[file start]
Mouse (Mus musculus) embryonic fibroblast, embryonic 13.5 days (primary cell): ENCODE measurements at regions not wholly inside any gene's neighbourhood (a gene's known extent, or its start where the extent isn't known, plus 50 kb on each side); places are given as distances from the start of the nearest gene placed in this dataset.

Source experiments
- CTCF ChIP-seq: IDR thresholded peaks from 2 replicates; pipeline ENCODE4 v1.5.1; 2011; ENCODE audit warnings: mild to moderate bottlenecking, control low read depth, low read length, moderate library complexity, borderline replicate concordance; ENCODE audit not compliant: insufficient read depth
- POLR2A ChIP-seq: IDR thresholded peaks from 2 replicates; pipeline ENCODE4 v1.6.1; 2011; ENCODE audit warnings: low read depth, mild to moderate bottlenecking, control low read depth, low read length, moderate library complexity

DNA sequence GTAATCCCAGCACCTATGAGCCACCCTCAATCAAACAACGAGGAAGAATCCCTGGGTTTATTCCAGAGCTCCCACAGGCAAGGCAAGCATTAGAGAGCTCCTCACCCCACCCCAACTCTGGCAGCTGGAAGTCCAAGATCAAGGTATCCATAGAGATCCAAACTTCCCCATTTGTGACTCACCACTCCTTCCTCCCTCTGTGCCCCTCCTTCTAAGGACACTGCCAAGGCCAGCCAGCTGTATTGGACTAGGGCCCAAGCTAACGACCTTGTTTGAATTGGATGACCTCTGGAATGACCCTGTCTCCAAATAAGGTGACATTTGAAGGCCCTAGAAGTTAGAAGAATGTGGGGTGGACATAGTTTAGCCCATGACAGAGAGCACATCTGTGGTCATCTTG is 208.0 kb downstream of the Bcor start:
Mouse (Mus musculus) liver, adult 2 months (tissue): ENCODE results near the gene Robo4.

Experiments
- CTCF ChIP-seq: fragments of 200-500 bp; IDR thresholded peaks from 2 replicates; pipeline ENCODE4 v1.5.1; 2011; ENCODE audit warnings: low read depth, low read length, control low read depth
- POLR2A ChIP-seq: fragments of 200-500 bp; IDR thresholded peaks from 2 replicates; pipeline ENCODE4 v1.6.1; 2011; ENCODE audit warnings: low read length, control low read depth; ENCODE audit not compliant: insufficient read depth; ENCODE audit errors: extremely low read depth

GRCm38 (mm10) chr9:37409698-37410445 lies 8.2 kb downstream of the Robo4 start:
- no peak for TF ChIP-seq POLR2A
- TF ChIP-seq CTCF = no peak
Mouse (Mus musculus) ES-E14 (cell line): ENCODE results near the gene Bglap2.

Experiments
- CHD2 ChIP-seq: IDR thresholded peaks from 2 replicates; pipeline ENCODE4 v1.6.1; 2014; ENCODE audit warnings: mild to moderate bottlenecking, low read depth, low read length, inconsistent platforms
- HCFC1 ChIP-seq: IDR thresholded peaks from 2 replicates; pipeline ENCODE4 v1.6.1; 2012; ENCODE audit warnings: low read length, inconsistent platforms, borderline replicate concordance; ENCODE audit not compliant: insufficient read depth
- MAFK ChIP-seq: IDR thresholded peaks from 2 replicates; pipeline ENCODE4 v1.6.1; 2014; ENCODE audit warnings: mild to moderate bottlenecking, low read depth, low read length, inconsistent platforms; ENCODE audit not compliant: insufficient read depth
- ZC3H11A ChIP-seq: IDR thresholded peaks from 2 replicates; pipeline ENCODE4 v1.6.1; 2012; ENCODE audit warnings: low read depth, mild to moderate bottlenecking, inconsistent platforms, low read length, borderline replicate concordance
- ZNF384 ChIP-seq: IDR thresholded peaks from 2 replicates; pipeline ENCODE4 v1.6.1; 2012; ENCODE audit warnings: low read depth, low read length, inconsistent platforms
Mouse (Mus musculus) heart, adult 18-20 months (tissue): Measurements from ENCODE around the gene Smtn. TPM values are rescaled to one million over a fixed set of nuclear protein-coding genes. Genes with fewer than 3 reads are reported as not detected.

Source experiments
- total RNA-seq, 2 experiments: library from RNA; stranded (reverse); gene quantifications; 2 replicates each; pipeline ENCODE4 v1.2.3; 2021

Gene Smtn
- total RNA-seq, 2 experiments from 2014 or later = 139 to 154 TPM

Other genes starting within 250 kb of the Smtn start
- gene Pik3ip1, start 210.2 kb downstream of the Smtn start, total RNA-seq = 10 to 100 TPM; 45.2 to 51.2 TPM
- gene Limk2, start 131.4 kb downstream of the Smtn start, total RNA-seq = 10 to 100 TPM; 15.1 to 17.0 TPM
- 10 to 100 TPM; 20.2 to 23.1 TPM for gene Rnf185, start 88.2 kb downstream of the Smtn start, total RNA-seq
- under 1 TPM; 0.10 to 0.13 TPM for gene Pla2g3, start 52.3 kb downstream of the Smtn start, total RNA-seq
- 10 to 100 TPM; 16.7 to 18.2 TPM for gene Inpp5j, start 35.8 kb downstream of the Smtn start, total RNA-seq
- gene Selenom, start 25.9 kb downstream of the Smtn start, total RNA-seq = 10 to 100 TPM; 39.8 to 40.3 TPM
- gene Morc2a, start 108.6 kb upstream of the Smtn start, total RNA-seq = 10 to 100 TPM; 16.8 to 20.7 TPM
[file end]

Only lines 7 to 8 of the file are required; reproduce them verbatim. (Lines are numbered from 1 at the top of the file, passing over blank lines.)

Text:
Experiments
- CTCF ChIP-seq: fragments of 200-500 bp; IDR thresholded peaks from 2 replicates; pipeline ENCODE4 v1.5.1; 2011; ENCODE audit warnings: low read depth, low read length, control low read depth